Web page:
One small part of Microsoft's message at the RSA Conference 2005 security confab later this month will be the expected release of an enterprise version of its ISA Server 2004 firewall.
The Internet Security and Acceleration (ISA) Server 2004 Enterprise Edition, is aimed at the largest enterprises, with
Network load balancing distributes connections across machines in the array, so if any one computer goes down, traffic is immediately routed to others. The Web proxy array helps by storing information from an incoming request on one of the ISA-enabled machines. The caching algorithm is set so content is never stored twice in one array.
"IT administrators benefit by being able to cache more content -- it is closer to the users, and therefore speeds up the Internet site," said Thomas Shinder, a Dallas-based consultant and expert on ISA Server.
Firewall policies stored in ADAM
One customer who is using ISA Server 2004 Standard Edition agreed that the caching feature in both editions is good for speed. "[Caching] is good for Web-based application or something like FedEx Online, anything that is used on a regular basis," said Emilio Soto, an IT
For companies that aren't large, the extra space that caching provides is only a perk, he added. The sort of network load balancing offered by ISA Server 2004 Enterprise Edition is also something that benefits mainly the global enterprise, Soto said.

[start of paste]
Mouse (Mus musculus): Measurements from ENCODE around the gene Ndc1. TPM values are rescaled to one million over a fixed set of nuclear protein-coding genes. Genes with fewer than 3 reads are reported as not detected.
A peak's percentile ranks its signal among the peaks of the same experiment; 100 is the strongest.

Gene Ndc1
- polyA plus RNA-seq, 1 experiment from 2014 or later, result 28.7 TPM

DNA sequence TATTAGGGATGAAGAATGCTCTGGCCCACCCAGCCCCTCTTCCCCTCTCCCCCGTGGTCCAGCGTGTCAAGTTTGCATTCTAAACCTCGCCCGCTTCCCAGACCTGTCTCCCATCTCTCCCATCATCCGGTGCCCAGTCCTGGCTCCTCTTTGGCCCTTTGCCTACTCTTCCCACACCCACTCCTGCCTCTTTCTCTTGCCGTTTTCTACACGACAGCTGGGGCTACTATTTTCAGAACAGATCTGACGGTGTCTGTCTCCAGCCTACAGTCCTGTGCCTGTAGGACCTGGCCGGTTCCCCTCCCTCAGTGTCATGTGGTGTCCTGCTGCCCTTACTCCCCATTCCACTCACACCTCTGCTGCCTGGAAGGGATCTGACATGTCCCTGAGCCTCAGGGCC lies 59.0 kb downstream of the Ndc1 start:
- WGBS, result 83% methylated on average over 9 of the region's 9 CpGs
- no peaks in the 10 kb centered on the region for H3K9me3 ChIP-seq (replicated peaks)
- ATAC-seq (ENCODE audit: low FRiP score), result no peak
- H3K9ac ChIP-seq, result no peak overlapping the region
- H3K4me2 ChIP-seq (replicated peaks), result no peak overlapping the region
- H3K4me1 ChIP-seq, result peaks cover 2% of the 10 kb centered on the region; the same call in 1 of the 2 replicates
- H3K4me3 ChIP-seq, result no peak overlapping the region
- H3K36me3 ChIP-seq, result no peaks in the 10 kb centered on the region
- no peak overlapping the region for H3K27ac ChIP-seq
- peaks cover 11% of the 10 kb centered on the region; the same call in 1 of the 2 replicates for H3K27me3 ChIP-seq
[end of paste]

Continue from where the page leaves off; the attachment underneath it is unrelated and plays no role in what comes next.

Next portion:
Another advantage in ISA Server 2004 Enterprise Edition is that, unlike ISA Server 2000, which stored firewall policies in Active Directory, the Enterprise Edition stores firewall policies in Active Directory Application Mode (ADAM), Shinder said. ADAM is the LDAP directory that runs as a non-operating system service.
Microsoft's ISA Server 2004 Standard Edition, which was released last summer, also added application layer protection, VPN quarantine capabilities and cache functionality.
ISA commonly used as a proxy
Today, most enterprise customers use ISA Server as an application proxy, preferring to place a hardware appliance on the network edge. To blunt criticism that a software firewall was less secure than a hardware appliance, last October Microsoft formed a partnership with Network Engines Inc., a Canton, Mass., company that planned to use Microsoft's ISA Server technology with Network Engine's NS Series of firewall appliances. Network Engines said it would also add some of its own diagnostic features.
Microsoft currently has no plan for ISA Server 2004 Enterprise Edition hardware OEM support, but Shinder said he would like that to change. "The appliance approach for this is a natural," he said.
Pricing for the Enterprise Edition has not been disclosed. Pricing for ISA Server 2004 Standard Edition was comparable to pricing for ISA Server 2000 Standard Edition.